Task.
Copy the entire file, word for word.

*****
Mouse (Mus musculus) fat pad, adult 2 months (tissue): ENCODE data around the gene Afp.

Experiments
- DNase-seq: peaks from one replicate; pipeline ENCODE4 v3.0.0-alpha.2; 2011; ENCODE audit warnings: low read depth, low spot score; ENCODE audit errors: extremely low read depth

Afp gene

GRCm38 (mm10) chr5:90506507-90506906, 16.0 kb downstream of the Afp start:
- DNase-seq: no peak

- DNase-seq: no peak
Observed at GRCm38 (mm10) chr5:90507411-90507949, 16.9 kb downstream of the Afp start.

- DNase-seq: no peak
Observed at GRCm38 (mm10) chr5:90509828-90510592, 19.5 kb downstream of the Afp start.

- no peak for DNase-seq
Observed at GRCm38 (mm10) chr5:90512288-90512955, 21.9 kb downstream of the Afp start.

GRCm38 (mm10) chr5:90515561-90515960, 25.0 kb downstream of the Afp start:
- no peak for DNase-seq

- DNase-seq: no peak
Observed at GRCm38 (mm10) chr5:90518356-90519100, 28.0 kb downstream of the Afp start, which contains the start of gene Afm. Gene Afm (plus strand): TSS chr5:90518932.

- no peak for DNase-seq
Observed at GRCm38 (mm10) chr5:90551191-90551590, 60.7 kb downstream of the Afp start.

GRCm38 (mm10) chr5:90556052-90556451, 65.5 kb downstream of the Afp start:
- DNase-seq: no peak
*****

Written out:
Mouse (Mus musculus) fat pad, adult 2 months (tissue): ENCODE data around the gene Afp.

Experiments
- DNase-seq: peaks from one replicate; pipeline ENCODE4 v3.0.0-alpha.2; 2011; ENCODE audit warnings: low read depth, low spot score; ENCODE audit errors: extremely low read depth

Afp gene

GRCm38 (mm10) chr5:90506507-90506906, 16.0 kb downstream of the Afp start:
- DNase-seq: no peak

- DNase-seq: no peak
Observed at GRCm38 (mm10) chr5:90507411-90507949, 16.9 kb downstream of the Afp start.

- DNase-seq: no peak
Observed at GRCm38 (mm10) chr5:90509828-90510592, 19.5 kb downstream of the Afp start.

- no peak for DNase-seq
Observed at GRCm38 (mm10) chr5:90512288-90512955, 21.9 kb downstream of the Afp start.

GRCm38 (mm10) chr5:90515561-90515960, 25.0 kb downstream of the Afp start:
- no peak for DNase-seq

- DNase-seq: no peak
Observed at GRCm38 (mm10) chr5:90518356-90519100, 28.0 kb downstream of the Afp start, which contains the start of gene Afm. Gene Afm (plus strand): TSS chr5:90518932.

- no peak for DNase-seq
Observed at GRCm38 (mm10) chr5:90551191-90551590, 60.7 kb downstream of the Afp start.

GRCm38 (mm10) chr5:90556052-90556451, 65.5 kb downstream of the Afp start:
- DNase-seq: no peak